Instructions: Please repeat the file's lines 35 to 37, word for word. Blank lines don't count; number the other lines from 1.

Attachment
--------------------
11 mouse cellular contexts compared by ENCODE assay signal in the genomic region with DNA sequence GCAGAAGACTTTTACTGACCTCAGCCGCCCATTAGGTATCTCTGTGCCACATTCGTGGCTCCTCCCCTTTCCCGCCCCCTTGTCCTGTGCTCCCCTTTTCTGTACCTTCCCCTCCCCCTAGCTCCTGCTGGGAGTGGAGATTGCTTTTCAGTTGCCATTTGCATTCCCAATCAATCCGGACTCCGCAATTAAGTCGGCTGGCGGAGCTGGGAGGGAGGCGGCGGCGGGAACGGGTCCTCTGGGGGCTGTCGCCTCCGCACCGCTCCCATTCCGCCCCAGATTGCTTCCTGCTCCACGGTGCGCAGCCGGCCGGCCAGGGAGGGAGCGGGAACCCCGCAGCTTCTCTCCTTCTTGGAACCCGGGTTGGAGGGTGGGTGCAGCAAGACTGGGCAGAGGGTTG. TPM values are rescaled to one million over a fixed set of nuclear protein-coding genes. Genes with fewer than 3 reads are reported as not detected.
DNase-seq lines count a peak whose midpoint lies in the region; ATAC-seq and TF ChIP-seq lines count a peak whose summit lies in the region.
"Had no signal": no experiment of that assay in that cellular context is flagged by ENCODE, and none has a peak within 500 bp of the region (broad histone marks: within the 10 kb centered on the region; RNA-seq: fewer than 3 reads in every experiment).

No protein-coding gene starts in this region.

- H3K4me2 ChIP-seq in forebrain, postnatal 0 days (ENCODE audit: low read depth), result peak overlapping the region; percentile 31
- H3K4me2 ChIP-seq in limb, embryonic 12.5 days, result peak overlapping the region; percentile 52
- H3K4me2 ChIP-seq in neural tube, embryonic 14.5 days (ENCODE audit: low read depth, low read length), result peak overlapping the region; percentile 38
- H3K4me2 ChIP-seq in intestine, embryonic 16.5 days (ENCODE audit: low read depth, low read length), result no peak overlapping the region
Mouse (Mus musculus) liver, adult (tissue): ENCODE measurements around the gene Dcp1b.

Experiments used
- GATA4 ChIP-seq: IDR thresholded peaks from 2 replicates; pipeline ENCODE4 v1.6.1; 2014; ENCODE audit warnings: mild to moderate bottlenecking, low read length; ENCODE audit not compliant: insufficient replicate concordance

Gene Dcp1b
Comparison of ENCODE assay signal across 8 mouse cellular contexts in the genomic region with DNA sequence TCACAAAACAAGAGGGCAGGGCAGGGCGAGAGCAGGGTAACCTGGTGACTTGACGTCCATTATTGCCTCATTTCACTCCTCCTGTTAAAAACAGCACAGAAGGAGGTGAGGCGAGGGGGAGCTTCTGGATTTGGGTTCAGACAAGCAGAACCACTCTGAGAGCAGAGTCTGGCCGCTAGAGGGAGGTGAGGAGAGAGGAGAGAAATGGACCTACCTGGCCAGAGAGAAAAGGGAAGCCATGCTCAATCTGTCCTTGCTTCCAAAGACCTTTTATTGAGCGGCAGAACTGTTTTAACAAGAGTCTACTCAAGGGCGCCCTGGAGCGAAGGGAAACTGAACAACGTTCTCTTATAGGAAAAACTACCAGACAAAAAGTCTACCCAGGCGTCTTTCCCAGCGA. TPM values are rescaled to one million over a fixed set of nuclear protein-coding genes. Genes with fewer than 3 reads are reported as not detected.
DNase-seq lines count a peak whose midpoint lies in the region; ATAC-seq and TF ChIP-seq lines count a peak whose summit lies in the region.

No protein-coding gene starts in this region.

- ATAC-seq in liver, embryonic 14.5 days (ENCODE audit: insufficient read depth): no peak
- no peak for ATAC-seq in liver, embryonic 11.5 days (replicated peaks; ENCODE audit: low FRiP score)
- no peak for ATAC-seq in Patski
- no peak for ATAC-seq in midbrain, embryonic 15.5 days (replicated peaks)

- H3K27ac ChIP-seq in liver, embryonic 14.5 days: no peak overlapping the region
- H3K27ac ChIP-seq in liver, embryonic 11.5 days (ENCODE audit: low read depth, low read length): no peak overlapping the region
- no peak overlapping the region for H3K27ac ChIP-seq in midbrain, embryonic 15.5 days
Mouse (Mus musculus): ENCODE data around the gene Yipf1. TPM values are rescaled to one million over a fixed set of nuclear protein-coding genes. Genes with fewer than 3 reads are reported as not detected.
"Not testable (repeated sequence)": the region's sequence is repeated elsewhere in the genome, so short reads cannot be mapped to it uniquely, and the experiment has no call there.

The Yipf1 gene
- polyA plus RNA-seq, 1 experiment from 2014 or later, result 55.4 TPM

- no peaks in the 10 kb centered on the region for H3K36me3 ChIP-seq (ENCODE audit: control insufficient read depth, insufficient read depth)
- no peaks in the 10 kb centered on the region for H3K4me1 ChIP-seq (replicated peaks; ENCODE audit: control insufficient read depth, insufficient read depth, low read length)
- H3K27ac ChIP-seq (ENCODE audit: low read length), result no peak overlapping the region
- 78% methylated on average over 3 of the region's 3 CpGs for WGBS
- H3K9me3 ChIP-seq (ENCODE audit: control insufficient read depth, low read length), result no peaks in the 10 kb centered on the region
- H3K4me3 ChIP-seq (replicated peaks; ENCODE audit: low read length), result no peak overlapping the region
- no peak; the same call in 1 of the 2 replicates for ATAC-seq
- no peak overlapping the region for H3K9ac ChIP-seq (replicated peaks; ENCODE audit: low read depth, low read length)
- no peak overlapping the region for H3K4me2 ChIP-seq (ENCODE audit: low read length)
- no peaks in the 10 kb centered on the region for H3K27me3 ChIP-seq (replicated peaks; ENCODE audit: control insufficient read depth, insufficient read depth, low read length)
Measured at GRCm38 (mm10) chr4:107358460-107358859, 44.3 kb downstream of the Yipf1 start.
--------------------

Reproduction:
- no peak overlapping the region for H3K4me2 ChIP-seq (ENCODE audit: low read length)
- no peaks in the 10 kb centered on the region for H3K27me3 ChIP-seq (replicated peaks; ENCODE audit: control insufficient read depth, insufficient read depth, low read length)
Measured at GRCm38 (mm10) chr4:107358460-107358859, 44.3 kb downstream of the Yipf1 start.